Something equally special happens at very low levels of fat intake (and very high levels of carbohydrate intake). I’m not aware of a formal name for this, so I’m dubbing it ‘carbosis’ until further notice. It’s a state where insulin sensitivity dramatically improves, and where carbohydrate metabolism is optimized.”

    P. D. Mangan says October 17, 2017

    Here’s a post at Hyperlipid discussing “carbosis”. Once you get past some complex biochemistry, the key point is:

    Translation: Insulin usage: 13% were f*cked. 29% derived no benefit. 58% achieved carbosis.

    How does this stack up against rather mild carbohydrate restriction in severe T2 diabetics?

    This diagram says it all. It’s from Haimoto et al in 2009.

    All they did was drop carbohydrate intake to just over 130g/d. No ketosis. Look at the changes for the first 3 months in HbA1c:

    No one needed to increase meds. No one failed to drop HbA1c. No one had to start on insulin. Most people dropped their sulpha drugs. The large spike upwards in the second section looks like one of the two drop outs. The other drop out seems to be lost in the variation in maintenance of control over the 3-6 month interval. Bear in mind that 130g/d is a VERY modest approach to low carbohydrate dieting in severe T2 diabetes. No ketosis, just 100% response rate to a modest carbohydrate reduction.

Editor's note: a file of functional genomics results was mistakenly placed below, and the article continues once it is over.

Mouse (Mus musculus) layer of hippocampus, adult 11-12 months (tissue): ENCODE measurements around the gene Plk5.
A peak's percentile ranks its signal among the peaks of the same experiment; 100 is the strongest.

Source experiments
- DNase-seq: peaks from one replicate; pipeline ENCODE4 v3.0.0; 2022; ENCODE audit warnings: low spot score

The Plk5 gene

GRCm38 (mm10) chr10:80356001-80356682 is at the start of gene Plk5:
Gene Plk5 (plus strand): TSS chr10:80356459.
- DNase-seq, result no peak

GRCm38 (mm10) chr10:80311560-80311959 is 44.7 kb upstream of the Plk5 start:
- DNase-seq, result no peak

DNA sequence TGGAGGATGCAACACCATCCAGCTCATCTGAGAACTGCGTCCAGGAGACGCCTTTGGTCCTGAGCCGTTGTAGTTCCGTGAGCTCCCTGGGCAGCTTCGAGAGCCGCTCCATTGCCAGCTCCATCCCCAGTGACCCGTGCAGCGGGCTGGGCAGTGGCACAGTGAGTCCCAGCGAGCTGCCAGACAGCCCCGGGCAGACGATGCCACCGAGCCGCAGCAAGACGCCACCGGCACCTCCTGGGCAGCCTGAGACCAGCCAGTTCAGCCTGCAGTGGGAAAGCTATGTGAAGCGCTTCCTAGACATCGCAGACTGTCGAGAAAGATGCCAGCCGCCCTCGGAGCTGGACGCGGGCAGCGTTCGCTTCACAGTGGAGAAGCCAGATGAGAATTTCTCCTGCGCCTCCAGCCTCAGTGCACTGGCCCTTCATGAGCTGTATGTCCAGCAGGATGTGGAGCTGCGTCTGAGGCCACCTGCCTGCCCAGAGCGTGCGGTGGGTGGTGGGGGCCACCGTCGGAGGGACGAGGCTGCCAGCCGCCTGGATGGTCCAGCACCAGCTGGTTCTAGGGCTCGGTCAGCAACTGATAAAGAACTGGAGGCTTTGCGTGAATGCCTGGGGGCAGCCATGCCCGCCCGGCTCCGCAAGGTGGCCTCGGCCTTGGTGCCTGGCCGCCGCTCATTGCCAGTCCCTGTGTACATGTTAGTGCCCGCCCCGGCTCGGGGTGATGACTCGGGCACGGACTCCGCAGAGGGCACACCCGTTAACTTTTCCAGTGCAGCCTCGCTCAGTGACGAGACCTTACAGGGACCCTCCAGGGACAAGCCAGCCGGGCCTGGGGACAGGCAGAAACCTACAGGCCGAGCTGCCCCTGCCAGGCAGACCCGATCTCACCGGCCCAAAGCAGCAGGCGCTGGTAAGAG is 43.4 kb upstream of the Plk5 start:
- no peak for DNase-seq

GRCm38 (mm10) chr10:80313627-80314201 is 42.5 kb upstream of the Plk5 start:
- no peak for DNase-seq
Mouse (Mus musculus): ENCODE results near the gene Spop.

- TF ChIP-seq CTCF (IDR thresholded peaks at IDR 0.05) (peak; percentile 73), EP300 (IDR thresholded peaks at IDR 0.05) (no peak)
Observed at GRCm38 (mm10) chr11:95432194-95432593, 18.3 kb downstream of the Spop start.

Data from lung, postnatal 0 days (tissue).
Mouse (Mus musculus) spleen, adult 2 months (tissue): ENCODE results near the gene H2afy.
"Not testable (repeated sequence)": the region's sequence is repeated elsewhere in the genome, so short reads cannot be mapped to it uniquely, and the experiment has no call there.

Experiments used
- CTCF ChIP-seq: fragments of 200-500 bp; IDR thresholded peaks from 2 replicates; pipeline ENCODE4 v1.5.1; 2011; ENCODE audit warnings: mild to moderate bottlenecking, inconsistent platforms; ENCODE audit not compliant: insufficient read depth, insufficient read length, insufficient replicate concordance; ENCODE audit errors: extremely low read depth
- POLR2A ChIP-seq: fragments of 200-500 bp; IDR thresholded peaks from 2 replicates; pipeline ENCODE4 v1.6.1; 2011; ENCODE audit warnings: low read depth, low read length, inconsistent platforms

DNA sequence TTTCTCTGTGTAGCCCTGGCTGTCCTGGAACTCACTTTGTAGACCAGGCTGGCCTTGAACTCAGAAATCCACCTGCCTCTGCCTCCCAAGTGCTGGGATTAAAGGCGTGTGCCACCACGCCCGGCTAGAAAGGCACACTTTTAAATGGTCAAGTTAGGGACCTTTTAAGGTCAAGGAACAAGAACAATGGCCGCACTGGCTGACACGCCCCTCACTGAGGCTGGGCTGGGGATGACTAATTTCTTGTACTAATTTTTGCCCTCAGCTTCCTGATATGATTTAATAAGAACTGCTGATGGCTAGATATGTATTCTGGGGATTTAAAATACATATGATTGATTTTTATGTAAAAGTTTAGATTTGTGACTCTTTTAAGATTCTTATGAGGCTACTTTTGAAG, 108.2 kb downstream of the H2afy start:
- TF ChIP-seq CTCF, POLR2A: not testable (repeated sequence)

How can you compare carbosis with ketosis, or even mild carbohydrate restriction? It’s like comparing boiled rice followed by boiled rice plus table sugar with a char-grilled fatty steak (rib eye is my preferred choice), buttered broccoli on the side plus Optimal ice-cream to follow. With extra double cream if you’re losing too much weight.

    The biochemistry of carbosis is very interesting. It might help just over a half of people who try it. Its therapeutic use seems to be of dubious relevance when real food can provide results in 100% of people who comply to carbohydrate reduction. It’s strictly for the anhedonic out there but even these poor souls should be cautious about finding themselves in the group of 13-15% who end up f*cked, metabolically speaking.